Mistakes in Living Room Interior Designers Always Notice
It is common to fall into the trap of pretty furniture you do not need and end up stuck with a weirdly placed coffee table that you keep tripping over. These small mistakes are not only unpleasant, but mainly impractical for the homeowner. This is where the role of the living room interior designers comes in handy. Their experience and expertise are not to be looked over when it comes to designing your home. Living room interior design can be tricky, but with these important pointers you will be able to impress your family and friends with what you did with your home!
Furniture against walls
The first big no no when it comes to interior design is always pushing the furniture against walls. Not only does that take up space, but also turns into an awkwardly spaced conversation. Pushing all the seating towards a wall can make the distance between the people seated further than it should. Seat placement should always go around the main coffee table in the middle. Place the TV or entertainment center, distance the coffee table a comfortable distance from it, and place the seating accordingly. Practically speaking, having access to the TV screen and the coffee table to place a drink at the same time is optimal. Doing that will not only make the seating arrangement more comfortable, but can also win space for other things since there is no awkward emptiness between a sofa and the coffee table. The couch will act as a divider in the room that can make way for more activities, or even space for a dining room or even a pool table, depending on your lifestyle.
Room lighting is something that is usually forgotten about or even dismissed. Home owners should take into consideration window direction, light placement, and light colors. The interior design living room specialist usually knows best, but it is important to get the home owner’s opinion as well. Picking a chandelier or a funky lightbulb might look nice, but will it compliment the space’s natural light? Proper lighting can create a more comfortable living space and can even open up a tight space.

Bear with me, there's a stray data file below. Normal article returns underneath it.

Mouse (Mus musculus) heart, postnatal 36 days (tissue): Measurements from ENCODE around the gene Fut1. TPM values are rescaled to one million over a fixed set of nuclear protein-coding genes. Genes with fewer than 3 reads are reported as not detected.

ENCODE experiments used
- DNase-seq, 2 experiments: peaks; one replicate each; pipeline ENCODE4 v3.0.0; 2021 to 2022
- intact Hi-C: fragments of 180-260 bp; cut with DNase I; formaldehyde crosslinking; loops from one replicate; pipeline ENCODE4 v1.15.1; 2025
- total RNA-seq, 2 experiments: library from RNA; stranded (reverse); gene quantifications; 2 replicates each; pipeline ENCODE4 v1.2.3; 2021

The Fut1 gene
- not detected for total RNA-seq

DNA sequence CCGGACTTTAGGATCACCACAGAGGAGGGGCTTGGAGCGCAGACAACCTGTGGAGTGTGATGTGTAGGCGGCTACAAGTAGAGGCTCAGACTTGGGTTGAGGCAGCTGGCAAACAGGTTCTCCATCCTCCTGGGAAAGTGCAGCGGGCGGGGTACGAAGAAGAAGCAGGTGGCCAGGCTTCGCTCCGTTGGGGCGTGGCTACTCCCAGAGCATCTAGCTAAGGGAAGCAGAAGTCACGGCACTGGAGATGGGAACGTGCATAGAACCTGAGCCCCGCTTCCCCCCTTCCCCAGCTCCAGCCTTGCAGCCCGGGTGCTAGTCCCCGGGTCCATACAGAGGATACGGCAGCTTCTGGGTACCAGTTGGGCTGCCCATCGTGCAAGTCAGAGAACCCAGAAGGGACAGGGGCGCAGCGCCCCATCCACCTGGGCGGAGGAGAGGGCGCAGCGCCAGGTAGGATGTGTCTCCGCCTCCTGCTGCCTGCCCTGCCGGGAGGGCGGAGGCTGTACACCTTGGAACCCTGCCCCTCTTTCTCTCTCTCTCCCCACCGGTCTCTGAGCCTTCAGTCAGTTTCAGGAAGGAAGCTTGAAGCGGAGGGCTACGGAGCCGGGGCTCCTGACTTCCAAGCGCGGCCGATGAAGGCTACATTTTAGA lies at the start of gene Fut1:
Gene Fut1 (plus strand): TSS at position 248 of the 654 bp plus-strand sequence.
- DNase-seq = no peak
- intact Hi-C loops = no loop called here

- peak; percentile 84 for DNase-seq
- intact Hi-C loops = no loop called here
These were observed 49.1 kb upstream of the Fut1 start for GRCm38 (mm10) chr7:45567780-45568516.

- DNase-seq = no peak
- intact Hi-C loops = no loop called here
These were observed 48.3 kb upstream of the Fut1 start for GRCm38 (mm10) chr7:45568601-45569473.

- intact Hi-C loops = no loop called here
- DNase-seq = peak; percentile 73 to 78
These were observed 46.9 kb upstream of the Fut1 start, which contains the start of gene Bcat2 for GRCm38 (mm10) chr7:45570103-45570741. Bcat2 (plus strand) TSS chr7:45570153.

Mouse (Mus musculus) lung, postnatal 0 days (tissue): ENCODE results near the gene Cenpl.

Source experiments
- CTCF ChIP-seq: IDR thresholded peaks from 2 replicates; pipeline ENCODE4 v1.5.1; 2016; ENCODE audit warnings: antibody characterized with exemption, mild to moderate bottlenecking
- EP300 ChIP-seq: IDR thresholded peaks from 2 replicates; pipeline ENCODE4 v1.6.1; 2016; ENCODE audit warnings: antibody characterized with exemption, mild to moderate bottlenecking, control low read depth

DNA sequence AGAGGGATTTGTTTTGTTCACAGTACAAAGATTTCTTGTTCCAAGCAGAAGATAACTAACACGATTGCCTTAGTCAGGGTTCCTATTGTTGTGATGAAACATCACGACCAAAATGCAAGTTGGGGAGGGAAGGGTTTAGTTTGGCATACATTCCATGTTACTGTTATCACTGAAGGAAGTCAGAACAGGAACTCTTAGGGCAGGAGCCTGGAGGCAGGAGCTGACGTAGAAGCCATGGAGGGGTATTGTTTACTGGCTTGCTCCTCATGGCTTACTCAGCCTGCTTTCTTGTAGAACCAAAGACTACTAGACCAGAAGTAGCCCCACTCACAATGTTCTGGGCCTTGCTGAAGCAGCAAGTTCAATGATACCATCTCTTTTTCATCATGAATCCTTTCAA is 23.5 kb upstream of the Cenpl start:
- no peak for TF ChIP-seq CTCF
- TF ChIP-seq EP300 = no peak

Too much furniture
A common problem designer’s face with their clients are ones who impulsively buy too much furniture without taking into consideration the space and dimensions of the room. This scenario often happens when clients find a good deal that they think would look nice in their apartment. When they do buy the piece and come home with it, they realize that it either looks off with the design of the room, does not fit anywhere nicely, or is just not comfortable or practical. Eventually they end up misplaced somewhere in the house taking up too much space and collecting dust and clutter. It is always recommended to start with less furniture and slowly add to them with really nice pieces that you know will fit. An extra chair, coffee table, painting, or even coffee table books should be given a second thought before purchasing. Do not be tempted to buy that couch because it is on sale or just looks comfortable.
Too many matching items
Another trap people fall into is feeling the need to buy everything they think will match the room. Not only will that add more clutter, but can also look unpleasant. If many items match then there won’t be any eye-catching accents to look at. Going for a monochromatic look is different than having the whole living room match the same couch. Having thrown pillows of the same fabric as the couch would be nice mixers with other different and unique pillows that will break the monotonous look. Having these different shapes and sizes will not only add some variety, but also contrast to the overall look of the living room. Different is good!
The importance of setting a flow to your living room and homes cannot be stressed on enough! A living room without space for walking or a directed path can be awkward and unwelcoming. Having a path flow directly from the door, to the couch, and to the kitchen are crucial for living functionality. If it is a big room with many living spaces in it, it is important to have access to all of these spaces from all directions of the living room. Same applies to the other spaces. Closing off pathways is not only annoying and impractical, but can also feel uninviting. Taking into consideration the door flow of every room can make your guests feel at home. If a guest walks into a room where the first thing they see is the back of the couch, they are more prone to feeling unwanted rather than having the guest walk into the room and have a natural pathway flow towards a seat in the living room.